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Having launched a mobile app in early 2010 that uses facial recognition to confirm a customer’s identity in payment transactions, Think Computer followed up in December with digital coupons to attract more merchants and consumers.

Consumers using FaceCash register online, linking their FaceCash account to a valid bank account. When making a purchase, the consumer uses the app’s homepage to access a bar code that contains his digital image, uploaded during the registration process. Once the merchant scans the bar code, the customer’s picture appears on the POS screen and the merchant can verify the customer’s identity and complete the transaction.

The coupons offer two additional benefits. First, the routine functions of FaceCash allow the company to gather detailed information about its customers, making for greater precision in merchants’ offers. And FaceCash creates each coupon and runs the analytics at no cost to merchants until a coupon is actually redeemed. At that point, the fee is 50 percent of the coupon’s face value.

“What we are saying is, if you are giving a customer $2 off, and you have to pay a total of $3 for a new customer, I would take that deal,” says Think Computer president and CEO Aaron Greenspan. The fee for standard FaceCash payment transactions is 1.5 percent, compared with approximately 3 percent for credit card transactions, he says.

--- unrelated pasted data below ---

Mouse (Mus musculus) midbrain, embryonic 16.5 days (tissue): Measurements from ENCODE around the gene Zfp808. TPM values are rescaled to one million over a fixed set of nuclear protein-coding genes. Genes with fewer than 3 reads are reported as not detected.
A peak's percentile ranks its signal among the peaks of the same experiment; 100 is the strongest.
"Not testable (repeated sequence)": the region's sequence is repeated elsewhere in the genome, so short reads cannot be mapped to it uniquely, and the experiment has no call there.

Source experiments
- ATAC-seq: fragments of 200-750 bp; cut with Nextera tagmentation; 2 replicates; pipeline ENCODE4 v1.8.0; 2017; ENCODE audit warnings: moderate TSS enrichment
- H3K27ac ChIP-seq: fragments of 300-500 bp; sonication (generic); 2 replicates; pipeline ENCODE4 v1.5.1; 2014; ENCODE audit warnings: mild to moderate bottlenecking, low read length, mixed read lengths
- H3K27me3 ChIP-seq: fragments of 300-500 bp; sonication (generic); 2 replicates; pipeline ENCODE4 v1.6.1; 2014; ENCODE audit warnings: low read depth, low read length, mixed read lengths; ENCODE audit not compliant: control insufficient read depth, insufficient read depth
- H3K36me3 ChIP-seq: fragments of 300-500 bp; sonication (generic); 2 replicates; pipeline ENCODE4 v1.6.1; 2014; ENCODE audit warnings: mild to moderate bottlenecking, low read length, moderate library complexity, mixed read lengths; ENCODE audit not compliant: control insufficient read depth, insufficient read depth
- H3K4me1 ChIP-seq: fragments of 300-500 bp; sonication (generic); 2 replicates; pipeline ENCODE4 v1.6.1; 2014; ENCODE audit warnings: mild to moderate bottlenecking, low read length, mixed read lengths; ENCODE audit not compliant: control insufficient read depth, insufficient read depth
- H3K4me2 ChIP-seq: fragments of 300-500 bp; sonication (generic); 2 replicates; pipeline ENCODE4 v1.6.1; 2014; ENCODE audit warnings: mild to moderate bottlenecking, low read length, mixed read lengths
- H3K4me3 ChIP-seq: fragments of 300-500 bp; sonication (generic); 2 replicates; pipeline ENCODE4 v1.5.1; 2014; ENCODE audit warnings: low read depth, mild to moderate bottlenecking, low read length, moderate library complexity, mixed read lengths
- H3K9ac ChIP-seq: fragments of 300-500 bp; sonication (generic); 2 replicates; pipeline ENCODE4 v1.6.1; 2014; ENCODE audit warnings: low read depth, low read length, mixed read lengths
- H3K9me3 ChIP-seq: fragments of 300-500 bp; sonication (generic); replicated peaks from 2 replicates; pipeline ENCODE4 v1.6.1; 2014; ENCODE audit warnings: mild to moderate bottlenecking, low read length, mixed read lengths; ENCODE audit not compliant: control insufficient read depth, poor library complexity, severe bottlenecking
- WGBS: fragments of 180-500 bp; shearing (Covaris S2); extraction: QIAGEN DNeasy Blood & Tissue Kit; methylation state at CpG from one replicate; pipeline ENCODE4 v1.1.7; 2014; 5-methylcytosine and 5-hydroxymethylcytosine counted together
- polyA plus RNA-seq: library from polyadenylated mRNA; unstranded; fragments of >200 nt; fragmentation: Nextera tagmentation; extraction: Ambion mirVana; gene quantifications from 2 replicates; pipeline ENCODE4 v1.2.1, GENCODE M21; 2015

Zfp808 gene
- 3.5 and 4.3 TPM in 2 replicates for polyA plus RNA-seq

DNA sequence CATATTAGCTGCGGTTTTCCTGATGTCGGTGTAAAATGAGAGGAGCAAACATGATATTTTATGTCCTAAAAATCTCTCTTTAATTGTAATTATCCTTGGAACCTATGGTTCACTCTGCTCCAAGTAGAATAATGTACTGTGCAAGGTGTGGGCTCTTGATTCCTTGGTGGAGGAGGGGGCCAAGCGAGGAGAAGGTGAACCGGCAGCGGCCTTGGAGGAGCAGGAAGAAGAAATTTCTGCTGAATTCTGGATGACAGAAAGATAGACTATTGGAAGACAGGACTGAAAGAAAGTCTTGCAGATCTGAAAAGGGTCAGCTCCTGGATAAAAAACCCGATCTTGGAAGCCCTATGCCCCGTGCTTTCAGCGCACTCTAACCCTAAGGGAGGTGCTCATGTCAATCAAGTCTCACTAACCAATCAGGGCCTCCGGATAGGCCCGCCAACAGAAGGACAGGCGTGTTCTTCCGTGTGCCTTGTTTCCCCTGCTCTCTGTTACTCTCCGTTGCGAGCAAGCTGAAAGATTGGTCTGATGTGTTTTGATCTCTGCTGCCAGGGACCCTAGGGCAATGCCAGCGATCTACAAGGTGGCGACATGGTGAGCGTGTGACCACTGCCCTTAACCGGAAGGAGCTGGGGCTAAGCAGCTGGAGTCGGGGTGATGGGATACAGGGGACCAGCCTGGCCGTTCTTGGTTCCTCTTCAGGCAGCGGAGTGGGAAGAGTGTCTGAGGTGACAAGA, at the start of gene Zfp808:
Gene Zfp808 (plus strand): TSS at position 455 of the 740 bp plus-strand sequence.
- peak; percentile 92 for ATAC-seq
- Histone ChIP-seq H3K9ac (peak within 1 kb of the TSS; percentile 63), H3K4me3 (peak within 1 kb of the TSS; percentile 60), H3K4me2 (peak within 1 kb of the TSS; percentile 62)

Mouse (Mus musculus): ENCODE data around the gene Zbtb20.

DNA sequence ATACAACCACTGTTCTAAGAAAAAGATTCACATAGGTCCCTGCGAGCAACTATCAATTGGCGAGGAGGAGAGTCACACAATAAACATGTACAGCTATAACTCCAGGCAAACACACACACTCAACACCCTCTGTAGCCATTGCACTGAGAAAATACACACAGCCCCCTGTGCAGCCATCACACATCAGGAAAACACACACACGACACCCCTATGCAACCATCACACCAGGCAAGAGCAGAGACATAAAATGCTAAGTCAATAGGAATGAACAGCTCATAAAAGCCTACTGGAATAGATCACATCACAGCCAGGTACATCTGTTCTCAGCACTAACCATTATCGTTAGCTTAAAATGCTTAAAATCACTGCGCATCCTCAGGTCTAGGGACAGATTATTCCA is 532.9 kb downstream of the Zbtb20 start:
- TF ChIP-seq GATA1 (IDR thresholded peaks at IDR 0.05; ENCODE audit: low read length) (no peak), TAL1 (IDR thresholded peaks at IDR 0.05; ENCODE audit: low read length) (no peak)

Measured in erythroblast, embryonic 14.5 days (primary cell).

For Think Computer, those percentages add up to significant revenue. From a $10 charge on FaceCash, for example, the company would generate a 15 cent transaction fee; with the redemption of a $1 FaceCash Coupon during that transaction, the company would get an additional 50 cents.

Encouraging future indicators
The merchants most likely to sign up for FaceCash Coupons are the 20 current FaceCash mobile payment clients in and around the company’s headquarters in Palo Alto, Calif., as well as Cambridge, Mass. Actual consumers using the FaceCash system number just a few hundred.

Despite this modest start, Greenspan sees many encouraging indicators – including Think Computer’s ability to attract the interest of an international company, the Subway restaurant chain, to its merchant roster. He hopes the chain will expand its participation beyond the single Palo Alto unit.

Right now, the coupon system is only available through an iPhone app, but Blackberry and Android apps are in the works.

And then there is Think Computer’s website, which Greenspan says “has all kinds of people signing up.”

With the introduction of FaceCash Coupons, “there’s now enough incentive on the consumer side, as well as the merchant side — where fees are already incredibly low relative to industry standards — for adoption to skyrocket,” Greenspan says. “This could be a truly massive market two years out from now.”

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